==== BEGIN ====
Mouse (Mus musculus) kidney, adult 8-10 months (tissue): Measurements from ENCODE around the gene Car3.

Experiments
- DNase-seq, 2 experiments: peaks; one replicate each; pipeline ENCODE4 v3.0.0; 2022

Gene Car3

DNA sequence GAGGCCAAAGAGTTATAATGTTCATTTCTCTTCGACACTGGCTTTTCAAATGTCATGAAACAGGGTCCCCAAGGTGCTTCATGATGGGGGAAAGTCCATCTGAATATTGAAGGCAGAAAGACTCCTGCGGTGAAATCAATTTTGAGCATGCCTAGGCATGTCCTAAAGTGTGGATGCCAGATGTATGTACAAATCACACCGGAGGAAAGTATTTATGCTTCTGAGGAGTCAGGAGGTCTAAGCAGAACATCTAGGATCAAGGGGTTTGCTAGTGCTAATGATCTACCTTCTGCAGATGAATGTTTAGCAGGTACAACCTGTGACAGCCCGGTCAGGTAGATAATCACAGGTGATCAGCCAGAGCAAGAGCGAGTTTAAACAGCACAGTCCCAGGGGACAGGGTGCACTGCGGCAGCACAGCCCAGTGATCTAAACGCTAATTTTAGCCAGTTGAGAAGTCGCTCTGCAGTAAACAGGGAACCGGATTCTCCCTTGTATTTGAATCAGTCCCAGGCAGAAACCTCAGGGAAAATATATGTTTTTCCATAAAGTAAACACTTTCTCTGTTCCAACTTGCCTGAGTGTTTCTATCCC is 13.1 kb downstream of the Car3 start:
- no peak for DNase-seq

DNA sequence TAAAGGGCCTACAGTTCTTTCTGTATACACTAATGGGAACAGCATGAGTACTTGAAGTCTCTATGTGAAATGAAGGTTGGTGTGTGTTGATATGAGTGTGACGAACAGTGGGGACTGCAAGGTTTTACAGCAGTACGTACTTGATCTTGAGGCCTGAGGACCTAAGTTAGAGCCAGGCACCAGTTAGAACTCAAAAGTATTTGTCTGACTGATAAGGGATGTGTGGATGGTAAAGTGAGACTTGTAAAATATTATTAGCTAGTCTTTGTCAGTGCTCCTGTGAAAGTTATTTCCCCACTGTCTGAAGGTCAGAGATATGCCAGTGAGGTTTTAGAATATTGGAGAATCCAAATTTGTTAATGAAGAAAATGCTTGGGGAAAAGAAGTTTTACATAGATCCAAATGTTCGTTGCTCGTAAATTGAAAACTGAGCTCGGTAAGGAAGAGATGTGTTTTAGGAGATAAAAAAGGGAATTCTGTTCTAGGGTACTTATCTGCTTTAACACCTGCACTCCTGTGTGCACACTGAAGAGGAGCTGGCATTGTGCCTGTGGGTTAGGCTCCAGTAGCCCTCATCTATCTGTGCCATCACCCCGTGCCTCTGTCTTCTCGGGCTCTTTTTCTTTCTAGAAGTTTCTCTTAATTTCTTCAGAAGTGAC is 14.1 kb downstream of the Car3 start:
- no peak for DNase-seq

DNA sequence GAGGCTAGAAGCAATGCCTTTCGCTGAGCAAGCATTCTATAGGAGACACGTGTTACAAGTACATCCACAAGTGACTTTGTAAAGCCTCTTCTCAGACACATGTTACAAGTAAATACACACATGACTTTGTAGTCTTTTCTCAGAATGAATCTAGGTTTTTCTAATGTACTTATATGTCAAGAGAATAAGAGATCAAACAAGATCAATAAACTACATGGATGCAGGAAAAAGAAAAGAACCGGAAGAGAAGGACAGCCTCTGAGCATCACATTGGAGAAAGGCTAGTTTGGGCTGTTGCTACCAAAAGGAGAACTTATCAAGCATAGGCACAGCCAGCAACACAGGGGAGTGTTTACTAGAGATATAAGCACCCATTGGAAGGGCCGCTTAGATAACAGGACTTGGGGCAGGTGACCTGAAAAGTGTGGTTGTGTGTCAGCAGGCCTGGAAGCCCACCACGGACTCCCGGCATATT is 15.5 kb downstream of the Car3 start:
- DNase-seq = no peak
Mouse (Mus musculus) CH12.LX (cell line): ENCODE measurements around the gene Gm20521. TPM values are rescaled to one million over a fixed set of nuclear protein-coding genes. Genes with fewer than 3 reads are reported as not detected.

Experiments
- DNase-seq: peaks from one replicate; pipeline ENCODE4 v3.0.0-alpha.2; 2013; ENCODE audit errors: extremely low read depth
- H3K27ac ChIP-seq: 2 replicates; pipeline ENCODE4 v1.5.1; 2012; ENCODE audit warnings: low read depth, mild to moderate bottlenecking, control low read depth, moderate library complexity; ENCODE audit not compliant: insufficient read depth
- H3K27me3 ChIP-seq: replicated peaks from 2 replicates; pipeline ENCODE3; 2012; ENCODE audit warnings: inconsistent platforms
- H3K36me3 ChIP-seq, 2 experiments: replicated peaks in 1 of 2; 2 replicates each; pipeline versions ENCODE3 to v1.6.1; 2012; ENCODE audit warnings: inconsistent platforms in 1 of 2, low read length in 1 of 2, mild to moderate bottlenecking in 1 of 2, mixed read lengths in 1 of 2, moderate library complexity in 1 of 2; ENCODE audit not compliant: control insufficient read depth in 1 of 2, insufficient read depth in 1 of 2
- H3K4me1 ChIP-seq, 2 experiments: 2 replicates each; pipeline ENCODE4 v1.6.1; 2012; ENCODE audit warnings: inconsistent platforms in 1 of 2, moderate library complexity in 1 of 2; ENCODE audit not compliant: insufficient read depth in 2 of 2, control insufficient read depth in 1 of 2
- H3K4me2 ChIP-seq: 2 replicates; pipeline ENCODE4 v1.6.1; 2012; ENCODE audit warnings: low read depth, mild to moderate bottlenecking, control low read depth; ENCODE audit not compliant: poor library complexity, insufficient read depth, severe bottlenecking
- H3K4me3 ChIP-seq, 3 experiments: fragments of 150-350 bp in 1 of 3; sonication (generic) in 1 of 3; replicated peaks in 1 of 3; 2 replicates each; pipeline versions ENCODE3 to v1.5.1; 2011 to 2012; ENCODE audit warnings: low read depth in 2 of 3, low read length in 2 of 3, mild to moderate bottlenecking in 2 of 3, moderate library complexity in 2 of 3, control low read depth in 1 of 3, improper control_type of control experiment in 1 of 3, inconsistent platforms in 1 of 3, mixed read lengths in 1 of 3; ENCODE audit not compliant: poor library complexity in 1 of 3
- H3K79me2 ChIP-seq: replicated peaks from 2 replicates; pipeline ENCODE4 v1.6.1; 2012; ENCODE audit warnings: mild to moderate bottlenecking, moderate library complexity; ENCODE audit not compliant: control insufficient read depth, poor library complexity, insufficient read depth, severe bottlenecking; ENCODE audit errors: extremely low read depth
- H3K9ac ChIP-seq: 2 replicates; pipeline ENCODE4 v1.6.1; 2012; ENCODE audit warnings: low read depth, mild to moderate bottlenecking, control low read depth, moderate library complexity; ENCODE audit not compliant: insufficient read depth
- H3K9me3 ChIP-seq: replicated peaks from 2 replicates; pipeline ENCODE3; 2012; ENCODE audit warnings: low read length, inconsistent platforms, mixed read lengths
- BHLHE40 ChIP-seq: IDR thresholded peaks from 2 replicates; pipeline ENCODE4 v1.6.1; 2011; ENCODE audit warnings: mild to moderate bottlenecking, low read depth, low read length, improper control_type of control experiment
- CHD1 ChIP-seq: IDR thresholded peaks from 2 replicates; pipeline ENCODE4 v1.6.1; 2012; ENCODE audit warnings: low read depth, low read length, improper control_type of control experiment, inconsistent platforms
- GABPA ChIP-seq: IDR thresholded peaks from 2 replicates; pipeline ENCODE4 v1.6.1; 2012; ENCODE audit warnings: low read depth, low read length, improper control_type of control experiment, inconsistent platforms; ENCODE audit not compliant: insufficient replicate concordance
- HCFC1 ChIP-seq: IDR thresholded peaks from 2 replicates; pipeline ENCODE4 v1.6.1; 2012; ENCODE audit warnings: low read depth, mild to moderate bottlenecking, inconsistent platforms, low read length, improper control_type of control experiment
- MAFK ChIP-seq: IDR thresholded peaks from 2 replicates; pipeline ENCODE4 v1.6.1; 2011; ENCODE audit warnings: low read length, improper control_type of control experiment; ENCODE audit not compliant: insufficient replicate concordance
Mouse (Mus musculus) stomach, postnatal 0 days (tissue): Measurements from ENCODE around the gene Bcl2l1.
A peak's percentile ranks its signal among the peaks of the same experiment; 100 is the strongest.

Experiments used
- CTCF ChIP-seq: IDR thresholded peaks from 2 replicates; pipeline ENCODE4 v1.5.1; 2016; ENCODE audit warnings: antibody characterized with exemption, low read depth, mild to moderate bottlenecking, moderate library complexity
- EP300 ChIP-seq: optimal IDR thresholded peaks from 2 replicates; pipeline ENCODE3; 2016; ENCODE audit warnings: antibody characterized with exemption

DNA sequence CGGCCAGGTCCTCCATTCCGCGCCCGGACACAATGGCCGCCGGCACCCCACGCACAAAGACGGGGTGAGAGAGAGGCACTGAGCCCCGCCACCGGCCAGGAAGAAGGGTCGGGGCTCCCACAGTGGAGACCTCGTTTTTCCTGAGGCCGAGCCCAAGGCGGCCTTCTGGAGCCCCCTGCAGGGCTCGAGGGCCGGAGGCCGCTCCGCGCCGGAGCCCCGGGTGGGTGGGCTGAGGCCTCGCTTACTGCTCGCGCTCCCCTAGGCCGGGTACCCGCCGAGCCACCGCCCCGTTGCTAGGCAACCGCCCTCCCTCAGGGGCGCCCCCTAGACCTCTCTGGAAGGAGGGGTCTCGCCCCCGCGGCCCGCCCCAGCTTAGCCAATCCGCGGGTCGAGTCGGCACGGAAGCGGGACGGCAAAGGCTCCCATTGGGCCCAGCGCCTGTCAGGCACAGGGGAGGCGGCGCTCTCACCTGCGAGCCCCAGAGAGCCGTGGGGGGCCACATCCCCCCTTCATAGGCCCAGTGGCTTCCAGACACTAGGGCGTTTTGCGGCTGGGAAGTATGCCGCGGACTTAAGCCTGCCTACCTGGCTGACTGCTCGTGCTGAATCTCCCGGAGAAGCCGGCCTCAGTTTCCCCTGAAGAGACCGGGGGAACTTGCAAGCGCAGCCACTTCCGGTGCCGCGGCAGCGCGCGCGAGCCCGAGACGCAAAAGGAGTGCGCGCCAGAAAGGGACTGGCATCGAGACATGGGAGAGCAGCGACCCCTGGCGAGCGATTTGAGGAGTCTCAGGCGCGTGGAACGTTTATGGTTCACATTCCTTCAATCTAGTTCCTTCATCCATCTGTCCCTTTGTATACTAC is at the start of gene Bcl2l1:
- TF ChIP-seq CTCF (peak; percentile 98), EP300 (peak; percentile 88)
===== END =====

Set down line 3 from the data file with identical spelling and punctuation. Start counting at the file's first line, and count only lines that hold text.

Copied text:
- DNase-seq, 2 experiments: peaks; one replicate each; pipeline ENCODE4 v3.0.0; 2022